think about this all the time. it's why I really don't like scores on reviews.
I loathe scoring albums, half because I feel like I never quite agree with my ratings a few months down the road, but also because I feel like people often base how they are supposed to feel about an album off of how other people have rated it. Maybe that's the role of the music critic these days, I'm not really sure, but I really don't see much significance in a score beyond purely personal impact.
I don't know a lot of the details on how MBDTF was reviewed on release, as I wasn't paying too much attention at the time. But you have to figure that some of that is momentum built up from the previous releases. Sites and magazines that wouldn't cover him before came to terms with the artist Kanye is and gave him favorable reviews. Publications that previously may have just written him off as a gimmick saw that his music had lasting power and legitimate artistry. I feel like some of the misgivings they might have had about him before had been assuaged, permitting them to go into their reviews less cautiously, without fear of being seen as scoring it higher than it warranted. Does that make sense?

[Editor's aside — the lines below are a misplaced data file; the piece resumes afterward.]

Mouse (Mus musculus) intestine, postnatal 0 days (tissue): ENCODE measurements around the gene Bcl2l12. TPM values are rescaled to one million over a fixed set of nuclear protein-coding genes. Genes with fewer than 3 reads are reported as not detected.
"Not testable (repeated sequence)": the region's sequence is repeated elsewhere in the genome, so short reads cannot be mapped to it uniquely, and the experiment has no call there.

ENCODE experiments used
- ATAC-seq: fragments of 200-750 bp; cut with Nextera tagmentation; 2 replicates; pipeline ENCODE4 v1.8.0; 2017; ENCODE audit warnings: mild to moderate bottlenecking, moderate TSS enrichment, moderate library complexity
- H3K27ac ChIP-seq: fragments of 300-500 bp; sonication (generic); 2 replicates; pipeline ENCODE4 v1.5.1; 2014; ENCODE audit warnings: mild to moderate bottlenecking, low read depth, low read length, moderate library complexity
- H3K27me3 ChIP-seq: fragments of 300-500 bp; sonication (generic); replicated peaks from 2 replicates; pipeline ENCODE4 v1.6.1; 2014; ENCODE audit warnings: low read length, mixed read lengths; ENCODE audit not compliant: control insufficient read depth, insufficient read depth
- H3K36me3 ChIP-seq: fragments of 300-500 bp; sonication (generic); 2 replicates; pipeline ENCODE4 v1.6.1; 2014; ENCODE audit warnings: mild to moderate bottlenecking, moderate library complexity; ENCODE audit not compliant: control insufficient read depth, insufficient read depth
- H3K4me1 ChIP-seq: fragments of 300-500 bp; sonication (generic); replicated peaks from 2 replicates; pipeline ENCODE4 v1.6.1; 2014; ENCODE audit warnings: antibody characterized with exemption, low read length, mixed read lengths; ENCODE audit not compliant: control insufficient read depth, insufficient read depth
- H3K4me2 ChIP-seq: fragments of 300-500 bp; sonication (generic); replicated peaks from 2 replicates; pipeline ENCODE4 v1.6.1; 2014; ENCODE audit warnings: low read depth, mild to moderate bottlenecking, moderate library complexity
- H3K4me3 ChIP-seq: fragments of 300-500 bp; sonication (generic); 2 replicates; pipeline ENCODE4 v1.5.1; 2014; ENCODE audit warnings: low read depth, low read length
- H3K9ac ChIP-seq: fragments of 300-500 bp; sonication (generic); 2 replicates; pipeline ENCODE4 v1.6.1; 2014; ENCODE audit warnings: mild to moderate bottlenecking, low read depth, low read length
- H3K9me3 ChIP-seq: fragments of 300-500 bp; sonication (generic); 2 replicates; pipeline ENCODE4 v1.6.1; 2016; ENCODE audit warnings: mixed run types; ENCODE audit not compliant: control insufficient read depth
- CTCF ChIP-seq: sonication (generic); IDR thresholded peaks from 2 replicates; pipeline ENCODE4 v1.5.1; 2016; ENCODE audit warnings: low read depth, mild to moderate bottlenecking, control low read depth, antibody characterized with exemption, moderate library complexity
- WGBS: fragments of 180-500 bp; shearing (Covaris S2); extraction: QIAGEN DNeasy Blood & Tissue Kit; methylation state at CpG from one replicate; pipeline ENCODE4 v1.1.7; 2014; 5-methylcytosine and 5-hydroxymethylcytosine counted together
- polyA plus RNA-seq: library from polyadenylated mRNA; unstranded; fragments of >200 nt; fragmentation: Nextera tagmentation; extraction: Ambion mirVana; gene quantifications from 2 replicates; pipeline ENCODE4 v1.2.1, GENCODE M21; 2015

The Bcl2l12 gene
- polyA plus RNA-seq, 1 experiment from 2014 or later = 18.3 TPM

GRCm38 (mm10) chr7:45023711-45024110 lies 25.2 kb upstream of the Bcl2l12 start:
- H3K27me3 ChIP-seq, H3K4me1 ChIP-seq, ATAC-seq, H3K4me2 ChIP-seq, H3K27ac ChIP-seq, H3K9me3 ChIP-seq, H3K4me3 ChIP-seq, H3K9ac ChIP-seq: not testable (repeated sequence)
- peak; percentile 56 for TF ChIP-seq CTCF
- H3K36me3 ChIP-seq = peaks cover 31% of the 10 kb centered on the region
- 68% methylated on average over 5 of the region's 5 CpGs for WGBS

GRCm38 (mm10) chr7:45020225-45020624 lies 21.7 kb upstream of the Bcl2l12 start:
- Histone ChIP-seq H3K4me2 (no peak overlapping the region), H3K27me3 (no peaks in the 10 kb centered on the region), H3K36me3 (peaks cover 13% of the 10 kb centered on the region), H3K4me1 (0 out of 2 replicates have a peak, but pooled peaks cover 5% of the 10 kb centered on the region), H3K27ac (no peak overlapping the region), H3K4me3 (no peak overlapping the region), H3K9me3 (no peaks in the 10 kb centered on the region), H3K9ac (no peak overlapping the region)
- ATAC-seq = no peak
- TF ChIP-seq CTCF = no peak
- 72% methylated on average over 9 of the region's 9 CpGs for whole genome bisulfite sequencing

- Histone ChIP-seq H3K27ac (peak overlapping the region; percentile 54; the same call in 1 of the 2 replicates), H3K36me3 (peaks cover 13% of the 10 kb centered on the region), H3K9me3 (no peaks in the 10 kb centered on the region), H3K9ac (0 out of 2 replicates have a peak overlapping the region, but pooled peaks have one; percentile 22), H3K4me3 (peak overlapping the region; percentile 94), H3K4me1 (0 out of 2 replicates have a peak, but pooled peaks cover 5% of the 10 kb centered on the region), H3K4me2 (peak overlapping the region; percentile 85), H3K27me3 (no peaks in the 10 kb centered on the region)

For a couple years in high school, I started listening to nothing but hip-hop, and College Dropout was definitely one of the albums that made me a huge fan of the genre. It's odd to think whether MBDTF would have the same effect on me, because it just didn't have as much appeal to me at 24 as CD had at 17. It's got a few great tracks, then it's got some mediocre ones. I think CD had the right mix of pop appeal, solid songwriting, and variety to fit my tastes. And it has staying power.